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On January 8 this year, Washington Post reporters Gerry Shih and Lena Sun reported an outbreak of an “unidentified and possibly new viral disease in central China” that was sending alarms across Asia in advance of the Lunar New Year travel season.
Already, Taiwan, Hong Kong, South Korea, Thailand and the Philippines were contemplating quarantine zones and scanning travelers from China for “signs of fever or other pneumonia-like symptoms that may indicate a new disease possibly linked to a wild animal market in Wuhan.”
Gerry is a correspondent for us in China, with extensive journalistic experience in the country. Lena, a former Beijing bureau chief for The Post, is a veteran national reporter covering health, with a particular focus on public health and infectious diseases. Both are fluent in Mandarin.
These two reporters launched our coverage of the coronavirus and the disease Covid-19, declared this month to be a pandemic by the World Health Organization. Lena and Gerry are emblematic of the highly skilled journalists The Washington Post has deployed to cover this complex, ever-expanding and profoundly serious story.
We have drawn on our entire staff – throughout the world and in the United States – to bring you essential health information and the latest news while also digging into the reasons for the rapid spread of this disease, the sometimes chaotic and counterproductive decision-making by governments and the impact on citizens and medical systems. Hundreds of our journalists have been enlisted in this effort, and they are working tirelessly around the clock.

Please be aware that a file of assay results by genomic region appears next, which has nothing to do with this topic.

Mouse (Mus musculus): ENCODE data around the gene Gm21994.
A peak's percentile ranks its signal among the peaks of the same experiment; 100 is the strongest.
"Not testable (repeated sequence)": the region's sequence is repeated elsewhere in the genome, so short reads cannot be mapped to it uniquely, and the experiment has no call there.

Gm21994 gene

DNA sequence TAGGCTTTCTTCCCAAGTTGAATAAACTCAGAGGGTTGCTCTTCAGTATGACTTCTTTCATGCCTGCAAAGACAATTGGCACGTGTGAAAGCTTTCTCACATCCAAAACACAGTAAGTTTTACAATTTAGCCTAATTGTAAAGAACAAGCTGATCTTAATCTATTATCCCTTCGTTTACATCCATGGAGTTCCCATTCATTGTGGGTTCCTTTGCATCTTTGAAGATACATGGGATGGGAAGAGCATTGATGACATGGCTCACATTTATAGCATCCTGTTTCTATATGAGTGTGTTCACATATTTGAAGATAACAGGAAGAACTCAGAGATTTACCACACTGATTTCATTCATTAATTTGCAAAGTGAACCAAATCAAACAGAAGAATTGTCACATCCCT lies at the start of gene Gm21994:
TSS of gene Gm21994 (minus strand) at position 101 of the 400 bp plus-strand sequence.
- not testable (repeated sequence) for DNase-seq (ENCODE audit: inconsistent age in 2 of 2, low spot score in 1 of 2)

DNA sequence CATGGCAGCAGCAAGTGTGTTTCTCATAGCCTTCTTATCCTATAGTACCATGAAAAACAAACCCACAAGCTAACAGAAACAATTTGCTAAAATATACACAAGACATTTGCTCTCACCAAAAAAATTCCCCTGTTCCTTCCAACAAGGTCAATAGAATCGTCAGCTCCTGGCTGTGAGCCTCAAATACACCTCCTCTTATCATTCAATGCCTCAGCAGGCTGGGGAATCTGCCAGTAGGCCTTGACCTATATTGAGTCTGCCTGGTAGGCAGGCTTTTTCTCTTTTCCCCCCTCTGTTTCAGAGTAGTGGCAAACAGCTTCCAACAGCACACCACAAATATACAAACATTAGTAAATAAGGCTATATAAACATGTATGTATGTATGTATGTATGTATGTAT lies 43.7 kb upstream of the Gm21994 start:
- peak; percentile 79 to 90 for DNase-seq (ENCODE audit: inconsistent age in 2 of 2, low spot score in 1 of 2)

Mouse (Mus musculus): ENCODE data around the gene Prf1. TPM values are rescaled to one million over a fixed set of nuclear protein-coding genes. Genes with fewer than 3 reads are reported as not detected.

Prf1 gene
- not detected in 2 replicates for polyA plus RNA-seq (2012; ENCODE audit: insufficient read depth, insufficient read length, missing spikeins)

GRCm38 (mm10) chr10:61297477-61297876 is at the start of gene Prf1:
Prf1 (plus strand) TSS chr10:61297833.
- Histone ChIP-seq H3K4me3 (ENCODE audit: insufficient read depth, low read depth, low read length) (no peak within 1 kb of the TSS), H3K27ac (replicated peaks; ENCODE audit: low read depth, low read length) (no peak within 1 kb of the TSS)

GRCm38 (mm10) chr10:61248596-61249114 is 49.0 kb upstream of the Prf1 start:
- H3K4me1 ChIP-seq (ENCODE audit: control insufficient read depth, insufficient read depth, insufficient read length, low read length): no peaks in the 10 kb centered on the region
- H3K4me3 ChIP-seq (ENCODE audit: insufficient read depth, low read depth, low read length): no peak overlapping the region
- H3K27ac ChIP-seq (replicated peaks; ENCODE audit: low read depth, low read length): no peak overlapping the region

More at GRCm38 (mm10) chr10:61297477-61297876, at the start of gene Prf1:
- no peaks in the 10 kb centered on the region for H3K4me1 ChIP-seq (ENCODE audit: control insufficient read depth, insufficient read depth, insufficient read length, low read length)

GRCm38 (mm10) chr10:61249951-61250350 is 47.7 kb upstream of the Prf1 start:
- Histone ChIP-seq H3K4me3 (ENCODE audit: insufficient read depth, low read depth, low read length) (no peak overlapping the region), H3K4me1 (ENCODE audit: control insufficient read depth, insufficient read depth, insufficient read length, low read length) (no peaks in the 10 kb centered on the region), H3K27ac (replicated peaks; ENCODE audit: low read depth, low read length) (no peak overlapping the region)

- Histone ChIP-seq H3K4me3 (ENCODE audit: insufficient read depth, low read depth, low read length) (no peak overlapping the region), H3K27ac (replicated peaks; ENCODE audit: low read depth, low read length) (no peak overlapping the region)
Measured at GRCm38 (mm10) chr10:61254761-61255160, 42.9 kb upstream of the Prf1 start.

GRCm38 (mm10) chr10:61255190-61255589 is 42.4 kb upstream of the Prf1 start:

As the spread of coronavirus has touched our beloved schools, our favorite sports teams, our places of work and prayer, our entertainment venues and our family incomes and investments – just about every aspect of our daily lives – we at The Post fully understand our responsibility to keep you informed. We also aim to keep close watch on what public officials, private companies, health providers and others are doing – or failing to do – to respond to a crisis of sprawling, unprecedented proportions.
I’m proud of the dedication and talent my colleagues have brought to this important story. They need stamina, too, and they have plenty of it. We’re prepared to cover every aspect of this story for a long period, with the clarity and command of the subject that is required.
We are deeply grateful to our subscribers for making this coverage possible. The journalistic resources necessary are immense and growing, and we could not do our work without subscriber support. Because the health crisis is so urgent and is likely to spare no one, we have made a substantial portion of our coverage free to all. That includes our stories about core news developments as well as stories that communicate critical health information. We also offer a free newsletter with links to stories for which there is no charge. You can get that newsletter by signing up here.
News continues on many other fronts as well. There is a lot to cover, particularly in the midst of a presidential campaign and persistent foreign conflicts. We will stay on top of those stories with expertise and vigor.
For those of you who have yet to subscribe to The Post, I want to make you aware of our current introductory annual rate. At the price of eight cents a day, or $29 per year, you can have full access to our coverage of every subject.
I hope you’ll agree that a first-year subscription at that price is a bargain for journalism that is at the heart of our democracy and that is, especially now, vital to public health. You can subscribe here.
Thank you again for reading The Washington Post, and please stay safe and healthy during a period unlike any of us has ever seen before.
Martin Baron, executive editor